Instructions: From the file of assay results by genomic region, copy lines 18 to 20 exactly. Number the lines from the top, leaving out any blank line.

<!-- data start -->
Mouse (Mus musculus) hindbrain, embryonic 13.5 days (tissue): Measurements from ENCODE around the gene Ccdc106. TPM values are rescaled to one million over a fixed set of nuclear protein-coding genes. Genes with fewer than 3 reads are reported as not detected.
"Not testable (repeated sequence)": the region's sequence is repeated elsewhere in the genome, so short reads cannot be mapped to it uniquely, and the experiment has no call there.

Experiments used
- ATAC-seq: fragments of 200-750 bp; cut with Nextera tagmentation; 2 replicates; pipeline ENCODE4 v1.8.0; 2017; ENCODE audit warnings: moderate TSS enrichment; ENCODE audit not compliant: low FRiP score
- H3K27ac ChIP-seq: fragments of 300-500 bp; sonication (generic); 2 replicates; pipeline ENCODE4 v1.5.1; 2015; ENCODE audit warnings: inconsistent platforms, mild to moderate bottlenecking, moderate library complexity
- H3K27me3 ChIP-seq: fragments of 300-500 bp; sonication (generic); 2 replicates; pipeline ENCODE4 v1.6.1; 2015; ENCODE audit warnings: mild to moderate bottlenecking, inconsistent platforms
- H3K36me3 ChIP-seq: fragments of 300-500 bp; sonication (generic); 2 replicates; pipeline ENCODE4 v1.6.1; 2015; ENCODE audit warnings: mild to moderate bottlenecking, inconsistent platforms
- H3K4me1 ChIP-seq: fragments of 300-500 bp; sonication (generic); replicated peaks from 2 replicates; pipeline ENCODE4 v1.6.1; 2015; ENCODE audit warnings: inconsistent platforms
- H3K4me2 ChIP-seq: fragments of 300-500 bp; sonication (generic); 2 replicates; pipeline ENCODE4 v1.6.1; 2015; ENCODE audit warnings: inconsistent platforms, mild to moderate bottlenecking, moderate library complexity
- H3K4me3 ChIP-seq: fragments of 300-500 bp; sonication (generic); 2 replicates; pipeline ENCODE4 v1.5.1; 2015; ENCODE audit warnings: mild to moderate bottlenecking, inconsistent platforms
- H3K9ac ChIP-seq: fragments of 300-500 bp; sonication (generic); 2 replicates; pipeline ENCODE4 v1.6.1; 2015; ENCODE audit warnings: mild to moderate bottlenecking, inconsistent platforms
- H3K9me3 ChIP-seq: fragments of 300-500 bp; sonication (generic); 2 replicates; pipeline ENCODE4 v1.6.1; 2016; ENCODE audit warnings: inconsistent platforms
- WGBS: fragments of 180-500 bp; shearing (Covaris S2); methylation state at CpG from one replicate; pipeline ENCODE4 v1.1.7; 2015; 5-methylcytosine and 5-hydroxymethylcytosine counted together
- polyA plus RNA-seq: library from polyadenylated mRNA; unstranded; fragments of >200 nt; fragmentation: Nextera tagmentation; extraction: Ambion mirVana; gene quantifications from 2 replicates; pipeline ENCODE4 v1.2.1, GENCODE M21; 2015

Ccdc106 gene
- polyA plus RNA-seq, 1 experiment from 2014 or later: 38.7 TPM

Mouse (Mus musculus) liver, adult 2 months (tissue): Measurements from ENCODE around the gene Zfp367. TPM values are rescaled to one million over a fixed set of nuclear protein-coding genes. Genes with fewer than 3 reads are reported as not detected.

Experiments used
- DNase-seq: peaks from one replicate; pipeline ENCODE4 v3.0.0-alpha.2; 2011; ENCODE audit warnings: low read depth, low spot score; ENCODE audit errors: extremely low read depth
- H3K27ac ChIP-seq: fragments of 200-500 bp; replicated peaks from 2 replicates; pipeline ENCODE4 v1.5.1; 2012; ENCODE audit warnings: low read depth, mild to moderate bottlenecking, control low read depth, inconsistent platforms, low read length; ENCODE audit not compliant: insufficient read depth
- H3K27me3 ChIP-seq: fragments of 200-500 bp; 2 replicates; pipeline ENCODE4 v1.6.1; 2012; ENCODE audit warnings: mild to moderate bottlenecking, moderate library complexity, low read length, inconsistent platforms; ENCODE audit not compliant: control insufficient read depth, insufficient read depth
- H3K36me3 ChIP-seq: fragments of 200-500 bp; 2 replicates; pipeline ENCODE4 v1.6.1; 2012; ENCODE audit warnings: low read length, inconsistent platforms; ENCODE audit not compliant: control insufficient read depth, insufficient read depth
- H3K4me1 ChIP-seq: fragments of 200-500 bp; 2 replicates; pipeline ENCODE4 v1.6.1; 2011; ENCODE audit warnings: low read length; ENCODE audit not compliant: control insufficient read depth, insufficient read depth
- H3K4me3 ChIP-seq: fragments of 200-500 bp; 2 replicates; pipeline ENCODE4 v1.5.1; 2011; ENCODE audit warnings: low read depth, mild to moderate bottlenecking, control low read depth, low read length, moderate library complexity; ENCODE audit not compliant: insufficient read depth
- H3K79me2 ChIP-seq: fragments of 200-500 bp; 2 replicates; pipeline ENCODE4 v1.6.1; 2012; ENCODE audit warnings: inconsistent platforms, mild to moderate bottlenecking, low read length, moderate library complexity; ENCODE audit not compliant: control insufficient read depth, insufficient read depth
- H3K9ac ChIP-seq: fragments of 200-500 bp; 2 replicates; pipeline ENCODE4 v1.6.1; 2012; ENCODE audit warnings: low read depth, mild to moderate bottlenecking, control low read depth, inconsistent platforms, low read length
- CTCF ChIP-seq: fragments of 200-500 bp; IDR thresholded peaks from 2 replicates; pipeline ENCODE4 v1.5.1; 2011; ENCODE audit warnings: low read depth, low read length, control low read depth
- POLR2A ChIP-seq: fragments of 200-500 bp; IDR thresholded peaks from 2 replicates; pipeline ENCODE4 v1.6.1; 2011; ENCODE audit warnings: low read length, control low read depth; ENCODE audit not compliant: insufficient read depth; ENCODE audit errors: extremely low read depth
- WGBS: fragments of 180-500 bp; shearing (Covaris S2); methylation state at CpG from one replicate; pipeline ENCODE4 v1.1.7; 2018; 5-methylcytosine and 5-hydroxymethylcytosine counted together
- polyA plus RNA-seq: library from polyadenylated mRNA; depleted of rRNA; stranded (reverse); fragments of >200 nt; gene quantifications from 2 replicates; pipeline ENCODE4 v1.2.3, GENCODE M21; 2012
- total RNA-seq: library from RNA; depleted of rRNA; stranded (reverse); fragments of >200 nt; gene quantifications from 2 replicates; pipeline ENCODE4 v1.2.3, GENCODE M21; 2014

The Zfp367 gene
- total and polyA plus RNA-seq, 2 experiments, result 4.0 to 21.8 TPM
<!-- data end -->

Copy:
Experiments used
- DNase-seq: peaks from one replicate; pipeline ENCODE4 v3.0.0-alpha.2; 2011; ENCODE audit warnings: low read depth, low spot score; ENCODE audit errors: extremely low read depth
- H3K27ac ChIP-seq: fragments of 200-500 bp; replicated peaks from 2 replicates; pipeline ENCODE4 v1.5.1; 2012; ENCODE audit warnings: low read depth, mild to moderate bottlenecking, control low read depth, inconsistent platforms, low read length; ENCODE audit not compliant: insufficient read depth